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Apple profit soars on iPhone, China sales
[NEW YORK] Apple on Monday reported a sharp rise in its quarterly profit, lifted by robust sales of its iPhones and a jump in revenue from China.
The California tech giant said profit rose 33 per cent from a year ago to US$13.6 billion, lifted by sales of 61 million iPhones in the first three months of the year.
Revenue increased 27 per cent from the same period a year ago to US$58.01 billion, Apple said.
A major contributor was the expansion of iPhone sales in China. Revenue for "greater China" leapt 71 per cent to US$16.8 billion in the quarter, allowing the region to overtake Europe as Apple's second-largest market.
"We are thrilled by the continued strength of iPhone, Mac and the App Store, which drove our best March quarter results ever," said chief executive Tim Cook.
"We're seeing a higher rate of people switching to iPhone than we've experienced in previous cycles, and we're off to an exciting start to the June quarter with the launch of Apple Watch." The results for the second fiscal quarter exclude the new Apple smartwatch, which began deliveries last week in nine countries.
Apple offered no figures for Apple Watch sales, but Mr Cook said during a conference call that the response has been "overwhelmingly positive." "It's been really great to see the reaction of customers since their watches arrived Friday," he said.
SHARING WITH SHAREHOLDERS
Apple said separately it was adding US$50 billion to its share buyback program and boosting its dividend, in an apparent concession to shareholders fearing the company is stockpiling too much cash.
Apple said its board has increased its share repurchase authorization to US$140 billion from the US$90 billion level announced last year. The buybacks increase value for shareholders by reducing the number of outstanding shares.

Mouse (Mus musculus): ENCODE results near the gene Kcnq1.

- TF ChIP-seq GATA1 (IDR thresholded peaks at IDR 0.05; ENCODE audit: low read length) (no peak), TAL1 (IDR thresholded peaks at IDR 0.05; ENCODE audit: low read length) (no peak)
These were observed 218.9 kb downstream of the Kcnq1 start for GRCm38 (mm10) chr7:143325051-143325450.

The board also approved an 11-per cent increase in quarterly dividends to 52 cents per share.
The moves will only modestly impact Apple's cash reserves, which rose to over US$193 billion in the past quarter.
"We believe Apple has a bright future ahead, and the unprecedented size of our capital return program reflects that strong confidence," said Mr Cook.
"While most of our program will focus on buying back shares, we know that the dividend is very important to many of our investors, so we're raising it for the third time in less than three years."
Apple, already the largest publicly traded company by market value, saw its shares rise in after-market trade by 1.5 per cent to US$134.61 after the better-than-expected results, pushing its capitalization to more than US$770 billion.
Brian White, analyst at Cantor Fitzgerald, said the results were positive and suggest Apple is still growing at a healthy pace.
"Given the strength of this iPhone cycle, expanded cash distribution, and entry into the first new product category in five years with Apple Watch, we believe Apple remains early in this transformational cycle," he said in a note to clients.
Apple's results come after hugely successful launch last year of its large-screen iPhones, helping it regain market share lost to rivals like Samsung and others using the Google Android platform.
Apple's report showed a 40 per cent jump in iPhone sales compared with the same period a year ago.
But iPad sales slumped 23 per cent from a year ago to 12.6 million units, with revenues down 29 per cent.